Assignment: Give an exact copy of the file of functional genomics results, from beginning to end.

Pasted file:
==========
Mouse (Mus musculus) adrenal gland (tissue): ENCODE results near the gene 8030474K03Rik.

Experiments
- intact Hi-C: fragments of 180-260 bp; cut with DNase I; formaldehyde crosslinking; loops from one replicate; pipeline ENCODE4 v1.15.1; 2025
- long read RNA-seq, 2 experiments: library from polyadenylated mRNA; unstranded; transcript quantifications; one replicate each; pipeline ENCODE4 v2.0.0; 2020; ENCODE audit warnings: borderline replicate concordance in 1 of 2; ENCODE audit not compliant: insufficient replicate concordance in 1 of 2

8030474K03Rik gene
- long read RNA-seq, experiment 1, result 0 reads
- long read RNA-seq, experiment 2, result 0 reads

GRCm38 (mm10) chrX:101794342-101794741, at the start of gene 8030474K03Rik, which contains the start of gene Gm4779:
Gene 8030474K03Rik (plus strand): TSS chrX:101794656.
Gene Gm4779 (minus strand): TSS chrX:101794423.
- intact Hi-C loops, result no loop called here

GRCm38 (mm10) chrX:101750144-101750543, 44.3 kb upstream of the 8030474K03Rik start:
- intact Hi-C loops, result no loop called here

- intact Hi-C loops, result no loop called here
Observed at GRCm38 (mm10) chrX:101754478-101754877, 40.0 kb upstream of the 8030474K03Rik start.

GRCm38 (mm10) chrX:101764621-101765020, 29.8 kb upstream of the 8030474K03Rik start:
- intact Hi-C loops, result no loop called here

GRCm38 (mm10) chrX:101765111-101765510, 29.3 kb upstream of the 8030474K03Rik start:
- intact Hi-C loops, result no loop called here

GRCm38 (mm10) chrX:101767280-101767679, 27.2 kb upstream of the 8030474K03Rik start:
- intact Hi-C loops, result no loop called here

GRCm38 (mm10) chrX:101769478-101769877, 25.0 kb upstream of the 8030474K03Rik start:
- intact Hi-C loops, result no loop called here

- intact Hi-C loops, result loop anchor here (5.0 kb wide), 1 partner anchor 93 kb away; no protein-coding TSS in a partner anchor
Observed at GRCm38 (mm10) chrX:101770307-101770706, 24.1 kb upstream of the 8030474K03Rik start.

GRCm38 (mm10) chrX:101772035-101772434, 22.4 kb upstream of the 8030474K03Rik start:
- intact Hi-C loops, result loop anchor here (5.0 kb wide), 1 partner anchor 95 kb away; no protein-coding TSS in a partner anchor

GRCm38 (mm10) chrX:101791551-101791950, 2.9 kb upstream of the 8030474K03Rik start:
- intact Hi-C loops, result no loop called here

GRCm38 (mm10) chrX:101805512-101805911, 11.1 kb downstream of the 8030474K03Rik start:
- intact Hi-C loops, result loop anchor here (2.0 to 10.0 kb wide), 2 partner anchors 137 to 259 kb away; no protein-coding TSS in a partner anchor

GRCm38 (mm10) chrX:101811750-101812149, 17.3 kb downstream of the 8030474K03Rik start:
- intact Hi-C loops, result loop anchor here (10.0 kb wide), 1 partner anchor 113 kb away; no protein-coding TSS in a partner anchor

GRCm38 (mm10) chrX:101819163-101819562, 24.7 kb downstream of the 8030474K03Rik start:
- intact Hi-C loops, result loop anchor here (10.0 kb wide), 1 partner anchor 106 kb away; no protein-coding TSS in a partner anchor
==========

Mouse (Mus musculus) adrenal gland (tissue): ENCODE results near the gene 8030474K03Rik.

Experiments
- intact Hi-C: fragments of 180-260 bp; cut with DNase I; formaldehyde crosslinking; loops from one replicate; pipeline ENCODE4 v1.15.1; 2025
- long read RNA-seq, 2 experiments: library from polyadenylated mRNA; unstranded; transcript quantifications; one replicate each; pipeline ENCODE4 v2.0.0; 2020; ENCODE audit warnings: borderline replicate concordance in 1 of 2; ENCODE audit not compliant: insufficient replicate concordance in 1 of 2

8030474K03Rik gene
- long read RNA-seq, experiment 1, result 0 reads
- long read RNA-seq, experiment 2, result 0 reads

GRCm38 (mm10) chrX:101794342-101794741, at the start of gene 8030474K03Rik, which contains the start of gene Gm4779:
Gene 8030474K03Rik (plus strand): TSS chrX:101794656.
Gene Gm4779 (minus strand): TSS chrX:101794423.
- intact Hi-C loops, result no loop called here

GRCm38 (mm10) chrX:101750144-101750543, 44.3 kb upstream of the 8030474K03Rik start:
- intact Hi-C loops, result no loop called here

- intact Hi-C loops, result no loop called here
Observed at GRCm38 (mm10) chrX:101754478-101754877, 40.0 kb upstream of the 8030474K03Rik start.

GRCm38 (mm10) chrX:101764621-101765020, 29.8 kb upstream of the 8030474K03Rik start:
- intact Hi-C loops, result no loop called here

GRCm38 (mm10) chrX:101765111-101765510, 29.3 kb upstream of the 8030474K03Rik start:
- intact Hi-C loops, result no loop called here

GRCm38 (mm10) chrX:101767280-101767679, 27.2 kb upstream of the 8030474K03Rik start:
- intact Hi-C loops, result no loop called here

GRCm38 (mm10) chrX:101769478-101769877, 25.0 kb upstream of the 8030474K03Rik start:
- intact Hi-C loops, result no loop called here

- intact Hi-C loops, result loop anchor here (5.0 kb wide), 1 partner anchor 93 kb away; no protein-coding TSS in a partner anchor
Observed at GRCm38 (mm10) chrX:101770307-101770706, 24.1 kb upstream of the 8030474K03Rik start.

GRCm38 (mm10) chrX:101772035-101772434, 22.4 kb upstream of the 8030474K03Rik start:
- intact Hi-C loops, result loop anchor here (5.0 kb wide), 1 partner anchor 95 kb away; no protein-coding TSS in a partner anchor

GRCm38 (mm10) chrX:101791551-101791950, 2.9 kb upstream of the 8030474K03Rik start:
- intact Hi-C loops, result no loop called here

GRCm38 (mm10) chrX:101805512-101805911, 11.1 kb downstream of the 8030474K03Rik start:
- intact Hi-C loops, result loop anchor here (2.0 to 10.0 kb wide), 2 partner anchors 137 to 259 kb away; no protein-coding TSS in a partner anchor

GRCm38 (mm10) chrX:101811750-101812149, 17.3 kb downstream of the 8030474K03Rik start:
- intact Hi-C loops, result loop anchor here (10.0 kb wide), 1 partner anchor 113 kb away; no protein-coding TSS in a partner anchor

GRCm38 (mm10) chrX:101819163-101819562, 24.7 kb downstream of the 8030474K03Rik start:
- intact Hi-C loops, result loop anchor here (10.0 kb wide), 1 partner anchor 106 kb away; no protein-coding TSS in a partner anchor